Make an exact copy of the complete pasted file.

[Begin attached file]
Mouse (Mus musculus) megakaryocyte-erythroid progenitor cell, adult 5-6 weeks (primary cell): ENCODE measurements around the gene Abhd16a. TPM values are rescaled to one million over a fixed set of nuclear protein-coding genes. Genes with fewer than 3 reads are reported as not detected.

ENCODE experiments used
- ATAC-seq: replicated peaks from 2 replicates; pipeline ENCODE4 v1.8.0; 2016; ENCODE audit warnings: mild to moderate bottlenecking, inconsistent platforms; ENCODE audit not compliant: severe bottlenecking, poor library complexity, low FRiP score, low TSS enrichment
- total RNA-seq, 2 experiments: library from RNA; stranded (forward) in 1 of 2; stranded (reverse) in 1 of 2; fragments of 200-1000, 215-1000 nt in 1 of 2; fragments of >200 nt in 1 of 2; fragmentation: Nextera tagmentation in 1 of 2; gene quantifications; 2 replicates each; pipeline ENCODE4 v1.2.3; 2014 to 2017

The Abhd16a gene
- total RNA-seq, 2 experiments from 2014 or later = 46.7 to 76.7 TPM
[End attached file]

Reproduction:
Mouse (Mus musculus) megakaryocyte-erythroid progenitor cell, adult 5-6 weeks (primary cell): ENCODE measurements around the gene Abhd16a. TPM values are rescaled to one million over a fixed set of nuclear protein-coding genes. Genes with fewer than 3 reads are reported as not detected.

ENCODE experiments used
- ATAC-seq: replicated peaks from 2 replicates; pipeline ENCODE4 v1.8.0; 2016; ENCODE audit warnings: mild to moderate bottlenecking, inconsistent platforms; ENCODE audit not compliant: severe bottlenecking, poor library complexity, low FRiP score, low TSS enrichment
- total RNA-seq, 2 experiments: library from RNA; stranded (forward) in 1 of 2; stranded (reverse) in 1 of 2; fragments of 200-1000, 215-1000 nt in 1 of 2; fragments of >200 nt in 1 of 2; fragmentation: Nextera tagmentation in 1 of 2; gene quantifications; 2 replicates each; pipeline ENCODE4 v1.2.3; 2014 to 2017

The Abhd16a gene
- total RNA-seq, 2 experiments from 2014 or later = 46.7 to 76.7 TPM